In the news: Election Commissioner Appointment

  • The Supreme Court denied the Association for Democratic Reforms’ (ADR) petition to challenge the appointment of an Election Commissioner.
  • The court noted an earlier Constitution Bench decision that addressed the matter and decided not to overturn the appointment.

About Election Commission of India (ECI)

  • The ECI is a constitutional organisation created by the Indian Constitution to conduct and regulate elections in the country.
  • The power of superintendence, direction, and supervision of elections is provided for in Article 324 of the Constitution.
  • The body is in charge of elections to the Lok Sabha, Rajya Sabha, State Legislative Assemblies, State Legislative Councils, and the offices of the country’s President and Vice President.
  • As a result, the Election Commission is an all-India entity in the sense that it serves both the Central and state governments.
  • The Election Commission functions under the authority of Article 324 of the Constitution and the following Representation of the People Act 1951.

ECI Composition

  • The ECI was founded in 1950, with only one Chief Election Commissioner at the time.
  • During the 1989 General Election, two extra Commissioners were appointed to the commission for the first time, however their stay was brief, expiring on January 1, 1990.
  • Deputy Election Commissioners, who are usually IAS officers, assist the Election Commissioners.
  • Directors General, Principal Secretaries, Secretaries and Under Secretaries also support them.
  • The Chief Electoral Officer of the State, an IAS officer of Principal Secretary rank, assists the Election Commission at the state level.
  • District Magistrates (in their position as District Election Officers), Electoral Registration Officers, and Returning Officers do election work at the district and constituency levels.


  • The Indian Constitution makes no provision for the tenure of election commissioners.
  • The Election Commission Conduct of Service Act of 1991, on the other hand, specifies the length of service.
  • The Chief Election Commissioner or an Election Commissioner shall serve for a term of six years, or until the age of 65, whichever comes first, from the date he/she takes office.

Expulsion from the office

  • The Chief Election Commissioner of India can be dismissed from office in the same way as a Supreme Court of India judge can be removed.
  • A resolution voted by the Indian Parliament with a two-thirds majority in both the Lok Sabha and the Rajya Sabha on the basis of proven misbehaviour or incompetence is required.
  • The President of India has the authority to remove other Election Commissioners on the advice of the Chief Election Commissioner.
  • In India, no Chief Election Commissioner has ever been impeached.

Recent instances of ECI

  • Several of the commission’s acts and omissions have been criticised in recent years.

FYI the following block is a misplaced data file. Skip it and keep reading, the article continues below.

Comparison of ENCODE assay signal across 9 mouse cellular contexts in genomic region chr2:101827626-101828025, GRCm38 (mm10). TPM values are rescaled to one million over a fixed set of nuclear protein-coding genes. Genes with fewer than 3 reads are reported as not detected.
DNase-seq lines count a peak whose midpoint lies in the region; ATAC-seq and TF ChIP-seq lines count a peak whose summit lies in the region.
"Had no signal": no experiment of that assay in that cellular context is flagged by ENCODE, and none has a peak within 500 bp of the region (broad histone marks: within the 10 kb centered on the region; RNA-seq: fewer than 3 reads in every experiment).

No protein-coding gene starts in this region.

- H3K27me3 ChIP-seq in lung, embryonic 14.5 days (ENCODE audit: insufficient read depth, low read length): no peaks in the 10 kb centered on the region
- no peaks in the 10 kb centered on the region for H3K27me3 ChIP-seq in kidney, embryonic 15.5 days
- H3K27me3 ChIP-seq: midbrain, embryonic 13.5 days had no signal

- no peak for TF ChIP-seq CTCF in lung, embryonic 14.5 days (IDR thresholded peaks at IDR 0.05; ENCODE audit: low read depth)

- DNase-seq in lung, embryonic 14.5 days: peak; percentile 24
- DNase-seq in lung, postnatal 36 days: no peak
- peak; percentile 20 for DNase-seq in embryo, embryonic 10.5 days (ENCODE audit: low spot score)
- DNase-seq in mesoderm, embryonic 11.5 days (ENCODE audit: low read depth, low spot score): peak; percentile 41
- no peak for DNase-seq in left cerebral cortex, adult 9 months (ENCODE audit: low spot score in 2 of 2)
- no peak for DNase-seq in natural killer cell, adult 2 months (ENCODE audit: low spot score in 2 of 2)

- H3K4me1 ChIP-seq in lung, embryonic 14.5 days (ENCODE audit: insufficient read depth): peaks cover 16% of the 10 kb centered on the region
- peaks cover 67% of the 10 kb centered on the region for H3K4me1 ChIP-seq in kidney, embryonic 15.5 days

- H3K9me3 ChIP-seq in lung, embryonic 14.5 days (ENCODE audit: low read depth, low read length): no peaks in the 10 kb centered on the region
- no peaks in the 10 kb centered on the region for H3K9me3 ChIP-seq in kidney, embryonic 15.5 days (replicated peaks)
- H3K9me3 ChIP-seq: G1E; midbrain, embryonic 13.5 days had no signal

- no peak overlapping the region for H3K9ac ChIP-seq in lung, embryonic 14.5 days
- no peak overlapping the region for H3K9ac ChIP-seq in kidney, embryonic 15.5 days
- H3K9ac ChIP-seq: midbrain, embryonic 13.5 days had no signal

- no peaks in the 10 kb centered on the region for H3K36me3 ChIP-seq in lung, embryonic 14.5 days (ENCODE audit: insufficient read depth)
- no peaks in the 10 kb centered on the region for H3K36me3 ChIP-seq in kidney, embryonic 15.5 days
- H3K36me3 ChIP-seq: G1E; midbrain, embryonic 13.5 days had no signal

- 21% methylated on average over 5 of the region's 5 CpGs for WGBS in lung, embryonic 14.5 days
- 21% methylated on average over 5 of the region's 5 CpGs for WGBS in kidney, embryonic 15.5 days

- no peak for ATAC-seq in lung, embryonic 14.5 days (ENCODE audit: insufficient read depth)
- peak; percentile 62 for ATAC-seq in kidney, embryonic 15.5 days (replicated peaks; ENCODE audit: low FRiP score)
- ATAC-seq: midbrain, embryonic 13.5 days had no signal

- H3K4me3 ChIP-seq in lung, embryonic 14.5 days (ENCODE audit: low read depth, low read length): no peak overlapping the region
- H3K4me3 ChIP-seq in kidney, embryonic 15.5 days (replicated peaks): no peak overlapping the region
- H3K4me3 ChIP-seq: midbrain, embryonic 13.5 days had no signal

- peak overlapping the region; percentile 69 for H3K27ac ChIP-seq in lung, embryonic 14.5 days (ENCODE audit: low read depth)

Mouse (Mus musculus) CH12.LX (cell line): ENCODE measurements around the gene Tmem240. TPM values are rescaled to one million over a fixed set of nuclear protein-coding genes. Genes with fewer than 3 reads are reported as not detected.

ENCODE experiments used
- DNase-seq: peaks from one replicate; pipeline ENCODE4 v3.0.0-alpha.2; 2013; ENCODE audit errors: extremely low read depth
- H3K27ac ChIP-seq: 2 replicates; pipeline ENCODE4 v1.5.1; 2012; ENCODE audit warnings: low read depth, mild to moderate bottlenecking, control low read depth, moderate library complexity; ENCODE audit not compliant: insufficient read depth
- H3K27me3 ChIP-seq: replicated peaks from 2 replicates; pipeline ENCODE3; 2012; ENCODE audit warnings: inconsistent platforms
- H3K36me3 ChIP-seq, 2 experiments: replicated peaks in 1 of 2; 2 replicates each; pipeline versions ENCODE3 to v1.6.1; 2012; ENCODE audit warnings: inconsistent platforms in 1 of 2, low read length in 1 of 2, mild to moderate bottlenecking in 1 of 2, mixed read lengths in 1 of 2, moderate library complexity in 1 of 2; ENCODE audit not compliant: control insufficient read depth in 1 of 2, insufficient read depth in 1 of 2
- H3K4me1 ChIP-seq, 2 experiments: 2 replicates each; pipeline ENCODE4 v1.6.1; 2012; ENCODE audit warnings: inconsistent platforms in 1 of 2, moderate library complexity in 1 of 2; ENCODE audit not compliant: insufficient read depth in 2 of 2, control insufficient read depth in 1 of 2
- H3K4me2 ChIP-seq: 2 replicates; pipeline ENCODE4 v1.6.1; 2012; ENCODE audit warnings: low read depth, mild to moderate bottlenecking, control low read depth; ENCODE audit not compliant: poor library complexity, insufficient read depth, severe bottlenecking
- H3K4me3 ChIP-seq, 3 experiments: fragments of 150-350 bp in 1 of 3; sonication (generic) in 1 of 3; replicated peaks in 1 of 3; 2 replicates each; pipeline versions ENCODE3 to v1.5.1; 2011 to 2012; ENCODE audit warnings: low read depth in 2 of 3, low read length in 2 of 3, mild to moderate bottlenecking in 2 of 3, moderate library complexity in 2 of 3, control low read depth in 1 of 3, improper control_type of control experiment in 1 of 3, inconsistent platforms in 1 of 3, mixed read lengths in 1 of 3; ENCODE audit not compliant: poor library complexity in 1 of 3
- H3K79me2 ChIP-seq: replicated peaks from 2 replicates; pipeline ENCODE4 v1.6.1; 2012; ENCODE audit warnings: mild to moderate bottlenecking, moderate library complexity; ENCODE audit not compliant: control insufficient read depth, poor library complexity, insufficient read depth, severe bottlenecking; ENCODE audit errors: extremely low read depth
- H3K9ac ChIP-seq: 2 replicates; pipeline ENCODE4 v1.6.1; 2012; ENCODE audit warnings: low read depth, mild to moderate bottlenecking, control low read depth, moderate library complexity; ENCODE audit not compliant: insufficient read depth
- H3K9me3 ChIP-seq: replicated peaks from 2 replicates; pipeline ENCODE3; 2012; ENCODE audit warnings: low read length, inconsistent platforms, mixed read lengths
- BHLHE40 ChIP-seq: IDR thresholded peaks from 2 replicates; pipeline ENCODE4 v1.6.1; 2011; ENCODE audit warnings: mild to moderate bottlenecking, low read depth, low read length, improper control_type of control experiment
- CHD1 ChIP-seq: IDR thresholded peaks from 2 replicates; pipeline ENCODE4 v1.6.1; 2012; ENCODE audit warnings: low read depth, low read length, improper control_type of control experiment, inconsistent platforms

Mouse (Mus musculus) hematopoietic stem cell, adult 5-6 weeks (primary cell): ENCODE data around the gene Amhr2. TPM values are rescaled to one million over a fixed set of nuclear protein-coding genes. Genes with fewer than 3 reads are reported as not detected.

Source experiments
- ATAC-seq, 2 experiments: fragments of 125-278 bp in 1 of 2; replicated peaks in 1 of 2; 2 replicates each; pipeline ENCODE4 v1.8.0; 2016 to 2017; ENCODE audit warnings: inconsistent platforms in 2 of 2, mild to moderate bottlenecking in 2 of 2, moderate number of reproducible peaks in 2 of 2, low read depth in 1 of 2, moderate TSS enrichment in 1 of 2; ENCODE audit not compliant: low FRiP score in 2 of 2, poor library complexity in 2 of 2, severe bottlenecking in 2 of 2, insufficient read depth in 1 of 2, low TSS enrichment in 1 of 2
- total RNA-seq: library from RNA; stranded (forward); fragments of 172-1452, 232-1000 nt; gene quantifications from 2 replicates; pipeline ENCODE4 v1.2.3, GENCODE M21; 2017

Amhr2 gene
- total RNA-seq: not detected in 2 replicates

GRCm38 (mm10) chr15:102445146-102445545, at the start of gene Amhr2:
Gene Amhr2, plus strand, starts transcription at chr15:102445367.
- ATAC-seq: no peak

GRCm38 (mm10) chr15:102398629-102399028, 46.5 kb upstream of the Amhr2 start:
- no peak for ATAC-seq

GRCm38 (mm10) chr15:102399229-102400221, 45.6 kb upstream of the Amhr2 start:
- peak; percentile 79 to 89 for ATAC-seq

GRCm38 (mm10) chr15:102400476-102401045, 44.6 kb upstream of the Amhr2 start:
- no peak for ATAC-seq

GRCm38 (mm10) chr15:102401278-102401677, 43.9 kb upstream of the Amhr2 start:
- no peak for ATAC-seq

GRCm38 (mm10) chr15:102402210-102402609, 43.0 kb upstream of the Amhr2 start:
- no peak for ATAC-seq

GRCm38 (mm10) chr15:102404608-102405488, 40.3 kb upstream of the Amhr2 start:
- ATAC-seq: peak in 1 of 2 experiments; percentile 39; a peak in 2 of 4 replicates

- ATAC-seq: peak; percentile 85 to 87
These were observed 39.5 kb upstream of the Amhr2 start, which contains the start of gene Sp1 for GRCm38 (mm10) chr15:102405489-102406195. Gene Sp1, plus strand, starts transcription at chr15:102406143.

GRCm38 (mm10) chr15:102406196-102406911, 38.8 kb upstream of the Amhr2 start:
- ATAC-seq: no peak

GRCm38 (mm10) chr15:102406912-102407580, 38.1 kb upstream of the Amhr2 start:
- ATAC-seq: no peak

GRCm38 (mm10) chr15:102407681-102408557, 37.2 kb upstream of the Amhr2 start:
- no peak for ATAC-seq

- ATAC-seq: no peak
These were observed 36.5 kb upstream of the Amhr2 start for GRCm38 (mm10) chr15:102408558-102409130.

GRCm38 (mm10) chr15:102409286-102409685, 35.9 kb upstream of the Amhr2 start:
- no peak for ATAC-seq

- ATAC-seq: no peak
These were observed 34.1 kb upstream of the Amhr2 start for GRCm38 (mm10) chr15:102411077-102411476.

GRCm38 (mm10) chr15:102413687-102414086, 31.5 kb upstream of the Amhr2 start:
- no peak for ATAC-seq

• In a letter to the President, nearly 66 former bureaucrats expressed their dissatisfaction with the Election Commission’s operations.
  • They perceived a credibility issue, claiming multiple infractions of the model code of conduct during the 2019 Lok Sabha elections.

Importance of ECI for India

  • Elections: Since 1952, the ECI has successfully conducted both national and state elections.
  • Electoral engagement: In recent years, however, the Commission has begun to take a more active role in ensuring increased public participation.
  • Political party discipline: It had gone so far as to threaten political parties with de-recognition if they did not maintain internal party democracy.
  • Maintains federalism: It protects the constitutional norms of equality, equity, impartiality, independence, and the rule of law in superintendence, direction, and control over electoral governance.
  • Elections that are free and fair: It holds elections that meet the highest standards of credibility, freedom, fairness, transparency, honesty, accountability, autonomy, and professionalism.

Problems with ECI

  • Composition flaws: The Constitution does not specify qualifications for EC members. After retiring or quitting, they are not prohibited from future assignments.
  • Security of tenure is not guaranteed for election commissioners under the Constitution.
  • Partisan role: The EC has been under fire like never before, with increasing instances of Model Code of Conduct violations in the 2019 general elections.
  • Political favour: The opposition claimed that the ECI favoured the ruling party by granting the PM a pass on the model code of conduct violations.
  • Incompetence: Increased violence and election malpractices under the influence of money have resulted in political criminalization, which ECI is powerless to stop.
And get notified everytime we publish a new blog post.